Further, this conclusion is consistent with decisions holding that where an employee is working under a union contract, no wrongful discharge action will lie against the employer. In Vasquez v. Mason & Hanger-Silas Mason Co., Inc., No. 85-0150-HB (8/1/85), the employee alleged he was terminated because he disclosed inadequacies in the employer's security system to federal officials. In granting defendant's motion to dismiss the wrongful discharge claim, the court reasoned that since the employee already had some protection against wrongful discharge by way of his union contract and since public policy favors exclusive resort to union contract remedies, "the Court declines to extend this cause of action beyond the limited context in which it has been recognized by the New Mexico Court of Appeals." Id. See also Lamb v. Briggs Mfg., 700 F.2d 1092 (7th Cir.1983).
*1409 The reasoning behind Vigil, the Vigil court's careful limitation of the scope of wrongful discharge, and the cases holding that wrongful discharge is not available to union contract employees, all shape this Court's perception of the tort of wrongful discharge as a means of redress for the very limited situation in which an employee has no other means of protection against an employer's breach of public policy. If the employee already has some protection, either because of an employment contract or through another cause of action, the tort is unnecessary and will not be recognized. The Court believes the New Mexico courts would not extend the tort of wrongful discharge to a situation which fits so neatly into the Title VII mold. Plaintiff's claim for abusive discharge premised on a finding that she was fired because she was pregnant will, therefore, be dismissed.
B. Plaintiff's second theory is that she was actually terminated for the reason given by Defendants, that is, because she was married to the employee of one of Furr's competitors. She alleges that such a termination violates the public policy that encourages "family unity and the maintenance of family discipline."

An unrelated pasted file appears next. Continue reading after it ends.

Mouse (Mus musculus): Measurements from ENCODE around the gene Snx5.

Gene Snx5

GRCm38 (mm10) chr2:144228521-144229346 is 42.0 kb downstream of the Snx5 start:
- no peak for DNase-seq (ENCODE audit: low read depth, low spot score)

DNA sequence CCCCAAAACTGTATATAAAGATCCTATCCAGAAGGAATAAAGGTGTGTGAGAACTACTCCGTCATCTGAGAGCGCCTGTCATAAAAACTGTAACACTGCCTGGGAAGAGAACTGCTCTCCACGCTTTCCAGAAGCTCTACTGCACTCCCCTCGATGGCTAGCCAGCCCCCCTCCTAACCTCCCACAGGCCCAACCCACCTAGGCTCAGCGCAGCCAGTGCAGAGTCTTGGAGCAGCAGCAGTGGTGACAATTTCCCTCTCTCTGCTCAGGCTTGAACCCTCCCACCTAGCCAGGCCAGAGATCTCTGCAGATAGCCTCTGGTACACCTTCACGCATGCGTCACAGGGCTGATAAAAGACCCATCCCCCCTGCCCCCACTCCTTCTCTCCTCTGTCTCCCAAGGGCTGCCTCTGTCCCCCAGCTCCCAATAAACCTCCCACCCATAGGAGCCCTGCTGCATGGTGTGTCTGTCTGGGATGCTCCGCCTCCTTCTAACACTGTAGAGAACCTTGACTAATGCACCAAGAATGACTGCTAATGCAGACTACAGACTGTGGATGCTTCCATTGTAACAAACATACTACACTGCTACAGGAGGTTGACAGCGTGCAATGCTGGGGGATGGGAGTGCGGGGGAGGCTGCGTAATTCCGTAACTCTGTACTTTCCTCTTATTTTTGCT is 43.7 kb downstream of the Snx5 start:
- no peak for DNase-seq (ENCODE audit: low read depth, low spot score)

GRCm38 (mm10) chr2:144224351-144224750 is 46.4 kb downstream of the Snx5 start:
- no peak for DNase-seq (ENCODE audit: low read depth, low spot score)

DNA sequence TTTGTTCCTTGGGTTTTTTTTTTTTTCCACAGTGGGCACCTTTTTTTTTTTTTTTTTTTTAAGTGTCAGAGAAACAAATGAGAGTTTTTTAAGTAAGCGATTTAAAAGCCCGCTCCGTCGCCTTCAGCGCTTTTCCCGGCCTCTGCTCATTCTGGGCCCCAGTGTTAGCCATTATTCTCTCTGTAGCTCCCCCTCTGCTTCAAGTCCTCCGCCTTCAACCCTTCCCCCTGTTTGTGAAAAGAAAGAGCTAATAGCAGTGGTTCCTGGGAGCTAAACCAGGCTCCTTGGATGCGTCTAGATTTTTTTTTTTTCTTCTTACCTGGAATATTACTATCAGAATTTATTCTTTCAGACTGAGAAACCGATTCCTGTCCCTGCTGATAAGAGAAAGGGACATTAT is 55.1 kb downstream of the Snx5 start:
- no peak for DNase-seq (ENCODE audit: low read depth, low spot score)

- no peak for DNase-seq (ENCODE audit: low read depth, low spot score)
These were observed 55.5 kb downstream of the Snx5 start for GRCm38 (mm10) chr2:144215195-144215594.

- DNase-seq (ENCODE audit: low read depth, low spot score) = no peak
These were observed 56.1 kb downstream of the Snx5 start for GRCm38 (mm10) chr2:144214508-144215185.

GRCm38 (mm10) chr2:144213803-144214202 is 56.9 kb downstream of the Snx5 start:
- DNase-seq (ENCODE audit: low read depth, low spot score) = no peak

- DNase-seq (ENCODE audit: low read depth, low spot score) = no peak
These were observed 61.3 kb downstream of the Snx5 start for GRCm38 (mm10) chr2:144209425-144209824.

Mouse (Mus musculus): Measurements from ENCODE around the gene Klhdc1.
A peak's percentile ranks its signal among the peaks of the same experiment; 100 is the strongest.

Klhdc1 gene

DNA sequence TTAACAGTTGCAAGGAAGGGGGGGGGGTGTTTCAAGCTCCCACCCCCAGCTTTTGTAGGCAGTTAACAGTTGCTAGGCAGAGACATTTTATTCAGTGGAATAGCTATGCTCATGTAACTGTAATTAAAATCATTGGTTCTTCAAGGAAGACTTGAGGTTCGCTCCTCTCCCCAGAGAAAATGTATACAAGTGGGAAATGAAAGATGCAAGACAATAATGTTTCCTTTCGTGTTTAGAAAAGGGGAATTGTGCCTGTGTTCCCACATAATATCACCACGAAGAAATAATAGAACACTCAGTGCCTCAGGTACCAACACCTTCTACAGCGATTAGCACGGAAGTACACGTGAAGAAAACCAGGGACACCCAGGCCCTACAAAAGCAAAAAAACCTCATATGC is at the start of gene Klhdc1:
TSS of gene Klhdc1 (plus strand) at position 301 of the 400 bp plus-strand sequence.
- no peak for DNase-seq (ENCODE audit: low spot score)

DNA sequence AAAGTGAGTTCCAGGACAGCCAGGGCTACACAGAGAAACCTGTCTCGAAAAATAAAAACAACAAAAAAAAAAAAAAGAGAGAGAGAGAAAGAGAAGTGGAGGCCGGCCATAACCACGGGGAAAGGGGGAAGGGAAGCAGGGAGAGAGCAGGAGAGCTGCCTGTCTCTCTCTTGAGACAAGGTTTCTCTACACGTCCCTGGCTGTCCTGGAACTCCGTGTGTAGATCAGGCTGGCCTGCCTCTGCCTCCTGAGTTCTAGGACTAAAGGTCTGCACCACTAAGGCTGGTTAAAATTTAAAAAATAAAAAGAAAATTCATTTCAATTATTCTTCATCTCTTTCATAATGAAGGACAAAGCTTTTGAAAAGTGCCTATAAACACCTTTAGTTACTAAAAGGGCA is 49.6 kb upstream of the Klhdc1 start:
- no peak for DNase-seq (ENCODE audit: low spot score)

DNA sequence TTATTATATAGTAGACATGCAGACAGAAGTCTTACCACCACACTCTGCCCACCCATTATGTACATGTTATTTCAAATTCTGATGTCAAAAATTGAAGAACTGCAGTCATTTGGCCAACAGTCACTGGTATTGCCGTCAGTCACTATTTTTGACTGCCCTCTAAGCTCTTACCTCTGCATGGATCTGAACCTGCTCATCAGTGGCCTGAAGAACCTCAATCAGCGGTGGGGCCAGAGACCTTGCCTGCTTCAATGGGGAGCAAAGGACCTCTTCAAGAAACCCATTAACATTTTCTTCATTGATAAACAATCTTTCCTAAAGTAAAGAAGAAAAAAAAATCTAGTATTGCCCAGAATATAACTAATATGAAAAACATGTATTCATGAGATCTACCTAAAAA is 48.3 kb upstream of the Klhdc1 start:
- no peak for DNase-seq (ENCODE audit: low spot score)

Vigil v. Arzola, supra, recognized the problems left to courts which must discern "clearly mandated public policy" for purposes of the "tort of wrongful discharge." Id. 102 N.M. at 688, 699 P.2d 613. The court identified several categories of public policy, but left final determination to a case-by-case basis. Id. at 689, 699 P.2d 613. Vigil stressed, however, that the employee asserting the tort of wrongful discharge must identify "a specific expression of public policy." Otherwise, the employee may be discharged at will without redress. Id.
Plaintiff has asserted a very broad general principle in support of this theory of the tort. She has pinpointed no specific expression of the public policy favoring family unity for the Court's consideration. The Court finds that the asserted public policy is too amorphous. Under this theory Plaintiff fails to state a claim of abusive discharge.
C. Lastly, Plaintiff claims that if she was terminated solely to prevent the vesting of her pension benefits, the public policies underlying ERISA were violated. This is precisely the kind of situation wrongful discharge was meant to redress. This theory does not state a claim under Title VII or any other cause of action made known to the Court. Therefore, Plaintiff's Count II premised on the theory that her termination was done to prevent payment of benefits, does state a claim for wrongful discharge and will not be dismissed.
Count IV. Tortious Breach of the Covenant of Good Faith and Fair Dealing.
Defendants assert, and this Court agrees, that in Vigil v. Arzola, supra, the New Mexico court refused to recognize a cause of action for tortious breach of the covenant of good faith and fair dealing, at least in the context of discharging an employee. Id. at 688, 699 P.2d 613. The New Mexico court considered tortious breach of the covenant of good faith and the tort of wrongful discharge as two ways of looking at the same thing. After citing cases recognizing wrongful discharge as a tort and cases recognizing it as a breach of an "implied contract of good faith and fair dealing," the court noted that the majority of jurisdictions recognizing such an action have treated the claim as a tort. The Vigil court chose the tort approach because the concept of an employer's duty to act in accordance with public policy is more amenable to tort analysis than to contract analysis. By adopting one approach, the *1410 court implicitly rejected the other. This Court finds that no separate cause of action exists in New Mexico for tortious breach of the covenant of good faith and fair dealing. Therefore, Count IV of Plaintiff's Complaint must be dismissed.